"Motor City" may seem like an out-dated example. But as every nerd's hero, Carl Sagan, put it, "You have to know the past to understand the present." History has lessons for a sector even as fast-paced as tech. "Understanding where the capital community is coming from should be a crucial determinant when considering location," says O'Brien.

“Because of the long standing presence of the financial industry in New York, funding for new tech frequently comes from banking and investment. Business funding in Texas, on the other hand, will often come from oil and gas or real estate.” Knowing these details will help determine if your tech will be required locally, but even if it isn’t, it will inform how best to communicate with native investors.

"For location the key things to look at are 'customers' and 'partners' who enable revenue, especially if you are Business to Business [B2B)], and to a lesser extent Business to Customer [B2C]," says Shane Lennon from Digital.Irish, headquartered in New York.

Early adopters

“For B2C you need to look for critical mass centres,” he adds. “It’s important to develop a cluster of early adopters, thereby creating some network impact. You will want a population that matches the key persons [target users] and can grow into scale.”

The way to do this, says Lennon, is by having a physical presence in whatever location best suited to your business. “Being able to walk out the door and interact with your customers is important,” he stresses. “All the online tools are great and provide good signals, but you still need to see customers face to face and interact in the environments your app/product fits into.”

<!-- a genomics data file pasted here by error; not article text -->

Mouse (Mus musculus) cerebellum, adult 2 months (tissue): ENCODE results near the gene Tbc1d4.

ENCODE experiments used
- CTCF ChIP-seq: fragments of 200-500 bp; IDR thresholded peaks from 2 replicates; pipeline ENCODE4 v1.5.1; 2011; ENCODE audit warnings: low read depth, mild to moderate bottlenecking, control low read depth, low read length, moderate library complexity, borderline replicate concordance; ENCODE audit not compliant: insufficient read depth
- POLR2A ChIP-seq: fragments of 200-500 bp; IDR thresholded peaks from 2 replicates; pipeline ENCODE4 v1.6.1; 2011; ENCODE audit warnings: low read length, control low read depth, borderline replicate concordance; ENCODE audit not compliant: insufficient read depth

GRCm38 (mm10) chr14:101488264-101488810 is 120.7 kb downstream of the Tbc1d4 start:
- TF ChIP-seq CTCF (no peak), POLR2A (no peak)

There is also the more practical consideration of time-zone differences. “Some level of overlap may be required for collaborative f2f/phone calls/meetings,” he adds.

Needless to say, setting up a base in the US is very expensive.

Therefore many start-ups keep the engineering team based at home and recruit a sales and marketing team stateside. Hiring a small, but effective, team in the US is still a difficult task.

"Hiring the right people is difficult to do in any market, let alone in Silicon Valley," says Simone Boswell, SVP for internet, media and entertainment sectors for Enterprise Ireland.

The Access Silicon Valley programme, offered by Enterprise Ireland, assists participating tech start-ups with, among other things, product market fit and road testing repeatable sales processes.

“Irish companies trying to locate in the US are up against a steep curve for local talent,” she says. “Keep your development team in Ireland or it will cost you funding you may not have and critical time and resources burned on the building out of an attractive corporate culture – which is a requirement if you want to attract talented people. But this only becomes a much bigger problem if the company is growing from say 1- employees to 60 in a short amount of time.”